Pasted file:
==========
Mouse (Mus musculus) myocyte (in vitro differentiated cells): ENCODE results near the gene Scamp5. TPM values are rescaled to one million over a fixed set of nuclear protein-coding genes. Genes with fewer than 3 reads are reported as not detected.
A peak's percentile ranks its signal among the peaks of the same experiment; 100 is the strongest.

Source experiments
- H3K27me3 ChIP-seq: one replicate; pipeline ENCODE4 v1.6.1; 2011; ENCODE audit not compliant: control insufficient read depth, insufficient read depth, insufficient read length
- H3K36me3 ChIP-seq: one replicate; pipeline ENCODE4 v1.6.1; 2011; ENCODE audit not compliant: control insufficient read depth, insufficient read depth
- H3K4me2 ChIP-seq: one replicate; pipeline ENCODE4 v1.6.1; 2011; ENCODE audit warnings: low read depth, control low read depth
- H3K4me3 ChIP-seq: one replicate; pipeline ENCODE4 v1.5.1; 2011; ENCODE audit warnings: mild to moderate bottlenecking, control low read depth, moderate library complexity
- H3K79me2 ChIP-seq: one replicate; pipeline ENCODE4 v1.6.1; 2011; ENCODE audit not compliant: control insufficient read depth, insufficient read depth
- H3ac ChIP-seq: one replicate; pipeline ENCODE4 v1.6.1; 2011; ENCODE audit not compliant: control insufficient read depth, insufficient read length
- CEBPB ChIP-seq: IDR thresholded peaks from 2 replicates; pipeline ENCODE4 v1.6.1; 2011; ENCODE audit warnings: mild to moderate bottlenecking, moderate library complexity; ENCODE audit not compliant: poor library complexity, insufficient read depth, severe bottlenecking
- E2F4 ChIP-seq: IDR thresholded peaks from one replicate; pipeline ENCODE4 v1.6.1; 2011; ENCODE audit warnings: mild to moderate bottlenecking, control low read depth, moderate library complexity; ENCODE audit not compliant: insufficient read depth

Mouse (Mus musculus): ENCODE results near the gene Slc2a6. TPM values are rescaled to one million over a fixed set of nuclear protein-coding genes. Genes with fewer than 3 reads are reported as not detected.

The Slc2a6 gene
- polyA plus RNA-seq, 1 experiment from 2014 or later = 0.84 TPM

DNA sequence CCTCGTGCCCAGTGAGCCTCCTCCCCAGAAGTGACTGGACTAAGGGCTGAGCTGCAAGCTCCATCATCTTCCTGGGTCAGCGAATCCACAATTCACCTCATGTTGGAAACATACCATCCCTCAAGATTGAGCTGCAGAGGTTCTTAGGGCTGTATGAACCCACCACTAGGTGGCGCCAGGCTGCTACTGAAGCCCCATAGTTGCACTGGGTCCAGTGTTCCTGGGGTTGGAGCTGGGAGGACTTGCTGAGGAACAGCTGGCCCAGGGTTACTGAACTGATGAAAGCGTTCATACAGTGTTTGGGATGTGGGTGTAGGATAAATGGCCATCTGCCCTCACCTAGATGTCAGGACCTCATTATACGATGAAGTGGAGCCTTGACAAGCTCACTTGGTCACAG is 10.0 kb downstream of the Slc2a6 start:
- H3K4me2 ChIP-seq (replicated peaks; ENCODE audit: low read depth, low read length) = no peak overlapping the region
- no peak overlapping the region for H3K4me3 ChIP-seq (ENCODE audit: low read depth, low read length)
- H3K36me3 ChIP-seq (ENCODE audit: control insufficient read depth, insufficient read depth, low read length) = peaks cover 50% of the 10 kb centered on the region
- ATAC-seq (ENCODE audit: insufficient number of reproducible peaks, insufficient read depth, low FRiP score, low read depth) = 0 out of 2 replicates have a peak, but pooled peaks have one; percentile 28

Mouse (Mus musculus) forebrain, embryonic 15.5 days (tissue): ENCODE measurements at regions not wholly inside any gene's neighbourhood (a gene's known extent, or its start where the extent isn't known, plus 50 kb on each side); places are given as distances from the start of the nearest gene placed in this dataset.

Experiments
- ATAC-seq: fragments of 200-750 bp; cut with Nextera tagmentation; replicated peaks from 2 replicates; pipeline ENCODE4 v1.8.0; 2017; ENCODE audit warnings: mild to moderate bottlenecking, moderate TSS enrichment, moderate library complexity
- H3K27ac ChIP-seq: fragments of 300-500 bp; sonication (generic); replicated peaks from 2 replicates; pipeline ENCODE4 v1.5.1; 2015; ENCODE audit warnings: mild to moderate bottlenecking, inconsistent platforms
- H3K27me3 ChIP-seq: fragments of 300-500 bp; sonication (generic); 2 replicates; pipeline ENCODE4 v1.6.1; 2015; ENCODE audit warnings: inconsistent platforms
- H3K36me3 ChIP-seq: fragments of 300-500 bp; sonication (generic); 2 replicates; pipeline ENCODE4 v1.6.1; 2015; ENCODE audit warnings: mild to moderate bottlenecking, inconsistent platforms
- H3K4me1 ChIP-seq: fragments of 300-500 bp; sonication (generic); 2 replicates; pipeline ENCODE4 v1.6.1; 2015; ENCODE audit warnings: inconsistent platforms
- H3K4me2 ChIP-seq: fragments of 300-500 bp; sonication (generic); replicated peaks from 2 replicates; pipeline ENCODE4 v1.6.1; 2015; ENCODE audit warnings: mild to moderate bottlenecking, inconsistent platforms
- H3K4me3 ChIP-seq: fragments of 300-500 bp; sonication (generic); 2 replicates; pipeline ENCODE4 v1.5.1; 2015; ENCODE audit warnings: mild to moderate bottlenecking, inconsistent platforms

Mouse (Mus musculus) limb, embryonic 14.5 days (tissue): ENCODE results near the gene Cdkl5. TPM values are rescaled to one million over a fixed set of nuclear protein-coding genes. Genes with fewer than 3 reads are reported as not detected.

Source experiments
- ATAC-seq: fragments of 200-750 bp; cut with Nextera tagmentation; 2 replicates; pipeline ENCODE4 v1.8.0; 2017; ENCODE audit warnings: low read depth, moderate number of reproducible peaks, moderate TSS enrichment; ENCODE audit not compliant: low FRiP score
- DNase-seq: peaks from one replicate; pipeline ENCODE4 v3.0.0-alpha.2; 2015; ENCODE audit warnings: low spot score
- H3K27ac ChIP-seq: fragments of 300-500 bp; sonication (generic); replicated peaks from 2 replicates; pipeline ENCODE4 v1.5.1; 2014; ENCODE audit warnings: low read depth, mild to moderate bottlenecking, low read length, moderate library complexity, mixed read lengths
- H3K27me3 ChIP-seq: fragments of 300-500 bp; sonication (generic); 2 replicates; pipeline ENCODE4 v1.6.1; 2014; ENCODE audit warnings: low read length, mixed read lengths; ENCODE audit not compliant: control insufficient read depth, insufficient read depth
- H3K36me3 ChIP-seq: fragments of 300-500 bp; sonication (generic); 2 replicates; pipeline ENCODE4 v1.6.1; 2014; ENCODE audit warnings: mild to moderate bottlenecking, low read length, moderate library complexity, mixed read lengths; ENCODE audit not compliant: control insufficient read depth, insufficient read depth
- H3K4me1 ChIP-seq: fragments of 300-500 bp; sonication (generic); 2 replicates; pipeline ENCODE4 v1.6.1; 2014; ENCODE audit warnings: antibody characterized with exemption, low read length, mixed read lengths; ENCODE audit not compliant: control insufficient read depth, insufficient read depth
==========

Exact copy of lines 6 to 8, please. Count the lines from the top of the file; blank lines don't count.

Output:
- H3K4me2 ChIP-seq: one replicate; pipeline ENCODE4 v1.6.1; 2011; ENCODE audit warnings: low read depth, control low read depth
- H3K4me3 ChIP-seq: one replicate; pipeline ENCODE4 v1.5.1; 2011; ENCODE audit warnings: mild to moderate bottlenecking, control low read depth, moderate library complexity
- H3K79me2 ChIP-seq: one replicate; pipeline ENCODE4 v1.6.1; 2011; ENCODE audit not compliant: control insufficient read depth, insufficient read depth